ADHD Medications Safe For Adults, Study Finds

Kim LaCapria

If you have the symptoms of Attention Deficit Hyperactivity Disorder (ADHD) as an adult, you probably have experienced several of the negative side effects of the condition as well as some positive quirks you may find to be benefits.

But the less desirable aspects for ADHD afflicted adults- difficulty remaining organized, tendencies to hyperfocus or drift off at inopportune times or inability to sleep or relax when needed can put a crimp on your life, career and marriage. Many adults diagnosed later in life find that medications enabling them to more naturally integrate with mainstream society are a godsend, offering a respite from symptoms that others without the same challenges may feel are born of laziness, sloppiness, or inability to be responsible.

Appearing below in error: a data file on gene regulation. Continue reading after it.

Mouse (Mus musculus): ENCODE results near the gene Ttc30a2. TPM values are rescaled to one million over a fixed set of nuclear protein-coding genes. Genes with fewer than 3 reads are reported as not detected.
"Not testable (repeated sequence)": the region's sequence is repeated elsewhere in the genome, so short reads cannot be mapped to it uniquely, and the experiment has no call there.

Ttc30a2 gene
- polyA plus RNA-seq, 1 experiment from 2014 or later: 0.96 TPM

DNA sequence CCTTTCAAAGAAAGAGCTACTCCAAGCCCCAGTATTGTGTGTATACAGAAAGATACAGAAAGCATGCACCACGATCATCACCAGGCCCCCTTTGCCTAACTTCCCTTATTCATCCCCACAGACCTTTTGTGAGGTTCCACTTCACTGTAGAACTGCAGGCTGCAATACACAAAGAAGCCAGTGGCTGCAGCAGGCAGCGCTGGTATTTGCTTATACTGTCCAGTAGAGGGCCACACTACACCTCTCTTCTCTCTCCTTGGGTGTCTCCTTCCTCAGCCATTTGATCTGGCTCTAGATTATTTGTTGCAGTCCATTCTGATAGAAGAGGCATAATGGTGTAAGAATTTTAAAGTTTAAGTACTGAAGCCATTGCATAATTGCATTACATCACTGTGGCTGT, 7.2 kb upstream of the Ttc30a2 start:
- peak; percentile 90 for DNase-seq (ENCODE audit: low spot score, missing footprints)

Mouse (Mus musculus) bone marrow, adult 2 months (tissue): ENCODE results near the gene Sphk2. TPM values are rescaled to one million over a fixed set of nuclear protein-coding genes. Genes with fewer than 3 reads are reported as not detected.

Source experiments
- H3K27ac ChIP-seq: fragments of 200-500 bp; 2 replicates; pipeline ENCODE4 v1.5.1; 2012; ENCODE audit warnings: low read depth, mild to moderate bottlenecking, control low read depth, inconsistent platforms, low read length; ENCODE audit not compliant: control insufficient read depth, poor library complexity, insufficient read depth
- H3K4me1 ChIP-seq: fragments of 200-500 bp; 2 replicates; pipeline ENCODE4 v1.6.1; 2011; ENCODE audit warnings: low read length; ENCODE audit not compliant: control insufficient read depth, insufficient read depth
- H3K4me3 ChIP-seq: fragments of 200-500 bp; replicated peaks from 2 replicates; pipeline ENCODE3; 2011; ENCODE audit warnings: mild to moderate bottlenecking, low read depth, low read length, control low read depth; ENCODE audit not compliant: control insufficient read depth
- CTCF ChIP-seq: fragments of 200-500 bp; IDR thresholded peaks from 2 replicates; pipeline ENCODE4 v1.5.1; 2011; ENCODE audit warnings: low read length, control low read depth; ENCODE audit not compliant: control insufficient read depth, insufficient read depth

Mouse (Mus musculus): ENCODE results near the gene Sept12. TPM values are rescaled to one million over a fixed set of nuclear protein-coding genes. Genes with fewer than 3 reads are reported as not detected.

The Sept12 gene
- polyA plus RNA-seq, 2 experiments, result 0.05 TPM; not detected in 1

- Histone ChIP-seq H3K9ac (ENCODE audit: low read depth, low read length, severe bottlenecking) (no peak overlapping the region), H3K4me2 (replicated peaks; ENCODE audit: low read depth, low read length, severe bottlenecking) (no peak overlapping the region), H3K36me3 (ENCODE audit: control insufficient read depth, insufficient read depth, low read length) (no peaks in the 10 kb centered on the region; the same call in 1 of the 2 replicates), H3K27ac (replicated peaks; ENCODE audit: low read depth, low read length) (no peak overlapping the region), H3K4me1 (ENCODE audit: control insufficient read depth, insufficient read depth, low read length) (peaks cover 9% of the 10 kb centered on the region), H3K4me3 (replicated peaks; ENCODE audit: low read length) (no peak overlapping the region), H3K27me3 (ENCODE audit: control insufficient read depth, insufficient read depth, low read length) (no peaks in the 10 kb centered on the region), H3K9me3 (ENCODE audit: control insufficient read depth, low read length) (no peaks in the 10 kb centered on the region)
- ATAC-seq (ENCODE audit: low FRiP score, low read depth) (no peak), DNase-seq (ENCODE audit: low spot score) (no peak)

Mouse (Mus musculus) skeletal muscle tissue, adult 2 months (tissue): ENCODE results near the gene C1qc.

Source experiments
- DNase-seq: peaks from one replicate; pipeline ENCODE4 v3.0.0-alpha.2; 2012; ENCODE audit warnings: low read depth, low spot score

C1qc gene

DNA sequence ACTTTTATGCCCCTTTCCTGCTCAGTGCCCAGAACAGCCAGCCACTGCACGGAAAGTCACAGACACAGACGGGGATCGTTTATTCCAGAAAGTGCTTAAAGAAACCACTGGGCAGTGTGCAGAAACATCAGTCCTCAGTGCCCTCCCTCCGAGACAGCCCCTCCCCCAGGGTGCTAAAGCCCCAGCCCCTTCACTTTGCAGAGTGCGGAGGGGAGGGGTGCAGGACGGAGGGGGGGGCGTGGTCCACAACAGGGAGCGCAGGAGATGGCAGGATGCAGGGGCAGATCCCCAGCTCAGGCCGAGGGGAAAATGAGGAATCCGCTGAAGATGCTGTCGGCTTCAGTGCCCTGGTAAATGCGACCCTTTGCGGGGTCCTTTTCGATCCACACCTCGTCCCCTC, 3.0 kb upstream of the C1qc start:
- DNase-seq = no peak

One of the concerns, however, was that adults that rely on stimulant medication to counteract ADHD symptoms could be at risk for heart damage or other cardiovascular concerns. But a new study seems to indicate that even in adults, ADHD medication is a safe way to treat symptoms of the condition. A recent study that included 150,000 adults taking ADHD medications "found no conclusive evidence that the medications increase users’ risk for heart attack, stroke, or sudden death from heart-related causes." Earlier this month, a larger study of more than a million participants focused on kids and young adults had similar findings about the safety of ADHD medications relative to heart risks in that group. Both studies were published online in the Journal of the American Medical Association, with the study focusing on adults added today in the online edition.